The past couple of months have been rocky for the US economy. The stock market has been volatile, and remains below where it was in early November 2018. Productivity has slowed. And now, the country is in the middle of a partial government shutdown that has lasted nearly a month, leaving many federal workers without paychecks, and threatening to delay mergers and initial public offerings. Economists expect the shutdown to take a bite out of GDP growth (paywall).
Americans are feeling it. The University of Michigan’s Consumer Sentiment Index fell to its lowest point of the Trump presidency, with a score of 90.7 in January, according to preliminary data released yesterday (Jan. 18). The index is based on monthly interviews with over 500 people who are representative of the US population on their beliefs about their personal finances and general business conditions. The index is predictive of future inflation, unemployment, and consumer spending.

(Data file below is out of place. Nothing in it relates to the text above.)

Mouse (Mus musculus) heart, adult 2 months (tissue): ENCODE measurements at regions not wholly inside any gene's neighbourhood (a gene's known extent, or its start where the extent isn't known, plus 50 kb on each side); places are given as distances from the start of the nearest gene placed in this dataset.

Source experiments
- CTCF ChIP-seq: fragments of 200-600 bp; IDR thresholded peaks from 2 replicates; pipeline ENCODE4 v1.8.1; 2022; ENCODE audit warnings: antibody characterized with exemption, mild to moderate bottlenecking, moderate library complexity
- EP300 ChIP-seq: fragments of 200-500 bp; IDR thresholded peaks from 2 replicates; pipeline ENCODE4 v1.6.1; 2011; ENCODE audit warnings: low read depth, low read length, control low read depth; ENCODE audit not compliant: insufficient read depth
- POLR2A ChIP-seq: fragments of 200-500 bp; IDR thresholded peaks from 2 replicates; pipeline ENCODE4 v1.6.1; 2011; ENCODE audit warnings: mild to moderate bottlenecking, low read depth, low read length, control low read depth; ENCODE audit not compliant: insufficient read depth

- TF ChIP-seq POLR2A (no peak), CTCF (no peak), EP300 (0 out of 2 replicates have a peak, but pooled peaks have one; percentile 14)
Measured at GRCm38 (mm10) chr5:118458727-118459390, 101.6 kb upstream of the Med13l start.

“[The decline] was due to a host of issues including the partial government shutdown, the impact of tariffs, instabilities in financial markets, the global slowdown, and the lack of clarity about monetary policies,” writes Richard Curtin, the survey’s chief economist.
If you take a step back, though, the current level of consumer confidence doesn’t look so bad. The Consumer Sentiment Index is still far higher than it was in the years following the Great Recession. The index fell below 60 as recently as 2011. So yes, consumers are more worried than they have been in the past couple years, but it’s far from a crisis of confidence. If the politicians in Washington, DC can manage to fully reopen the government, optimism could quickly return.